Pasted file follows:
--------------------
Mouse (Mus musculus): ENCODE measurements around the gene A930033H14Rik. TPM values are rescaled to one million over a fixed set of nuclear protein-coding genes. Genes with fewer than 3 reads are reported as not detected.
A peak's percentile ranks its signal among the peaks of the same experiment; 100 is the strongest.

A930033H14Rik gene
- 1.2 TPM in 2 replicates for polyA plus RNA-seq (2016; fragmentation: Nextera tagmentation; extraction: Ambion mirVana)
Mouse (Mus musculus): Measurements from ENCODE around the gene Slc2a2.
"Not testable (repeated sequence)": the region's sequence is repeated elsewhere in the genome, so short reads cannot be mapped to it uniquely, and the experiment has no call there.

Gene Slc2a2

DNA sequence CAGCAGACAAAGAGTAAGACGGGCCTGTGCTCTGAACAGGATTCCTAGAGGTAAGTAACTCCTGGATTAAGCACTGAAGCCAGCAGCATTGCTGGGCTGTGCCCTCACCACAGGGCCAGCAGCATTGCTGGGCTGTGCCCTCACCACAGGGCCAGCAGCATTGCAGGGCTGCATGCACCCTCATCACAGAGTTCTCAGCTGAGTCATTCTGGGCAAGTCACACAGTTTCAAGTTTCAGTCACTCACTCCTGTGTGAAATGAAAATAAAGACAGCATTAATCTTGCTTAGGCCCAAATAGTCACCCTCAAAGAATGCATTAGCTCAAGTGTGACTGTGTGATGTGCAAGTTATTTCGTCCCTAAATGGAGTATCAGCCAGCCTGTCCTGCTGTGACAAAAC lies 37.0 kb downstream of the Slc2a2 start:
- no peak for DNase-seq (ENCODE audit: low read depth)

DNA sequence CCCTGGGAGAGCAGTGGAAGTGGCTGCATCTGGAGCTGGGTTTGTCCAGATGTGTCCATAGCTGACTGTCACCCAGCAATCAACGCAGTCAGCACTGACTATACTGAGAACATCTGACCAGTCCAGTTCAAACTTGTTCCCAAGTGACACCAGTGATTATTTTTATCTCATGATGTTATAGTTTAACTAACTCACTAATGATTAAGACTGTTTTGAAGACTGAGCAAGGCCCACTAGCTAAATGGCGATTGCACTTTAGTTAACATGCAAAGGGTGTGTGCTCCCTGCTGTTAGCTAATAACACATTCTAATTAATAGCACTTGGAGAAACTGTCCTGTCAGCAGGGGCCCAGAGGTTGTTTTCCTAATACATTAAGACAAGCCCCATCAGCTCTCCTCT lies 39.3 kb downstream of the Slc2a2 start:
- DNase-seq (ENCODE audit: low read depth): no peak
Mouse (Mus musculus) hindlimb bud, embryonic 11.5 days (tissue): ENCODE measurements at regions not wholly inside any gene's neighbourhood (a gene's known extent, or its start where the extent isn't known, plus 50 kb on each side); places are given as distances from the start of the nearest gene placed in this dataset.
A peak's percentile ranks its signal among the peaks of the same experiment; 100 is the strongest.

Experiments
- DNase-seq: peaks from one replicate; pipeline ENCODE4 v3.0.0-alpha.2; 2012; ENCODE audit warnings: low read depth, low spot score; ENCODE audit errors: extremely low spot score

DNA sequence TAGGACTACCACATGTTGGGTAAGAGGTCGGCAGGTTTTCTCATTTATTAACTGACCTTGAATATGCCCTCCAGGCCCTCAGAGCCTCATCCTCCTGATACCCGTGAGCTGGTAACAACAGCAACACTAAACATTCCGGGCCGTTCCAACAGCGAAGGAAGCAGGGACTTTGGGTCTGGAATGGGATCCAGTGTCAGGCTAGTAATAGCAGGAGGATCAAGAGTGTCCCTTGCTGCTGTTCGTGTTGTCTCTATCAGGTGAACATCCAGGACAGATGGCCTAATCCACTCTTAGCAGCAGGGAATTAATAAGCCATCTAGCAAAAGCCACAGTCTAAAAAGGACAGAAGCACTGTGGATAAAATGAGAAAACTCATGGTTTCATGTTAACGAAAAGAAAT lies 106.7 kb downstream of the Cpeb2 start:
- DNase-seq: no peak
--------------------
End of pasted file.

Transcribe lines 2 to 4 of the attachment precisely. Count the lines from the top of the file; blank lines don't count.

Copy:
A peak's percentile ranks its signal among the peaks of the same experiment; 100 is the strongest.

A930033H14Rik gene
- 1.2 TPM in 2 replicates for polyA plus RNA-seq (2016; fragmentation: Nextera tagmentation; extraction: Ambion mirVana)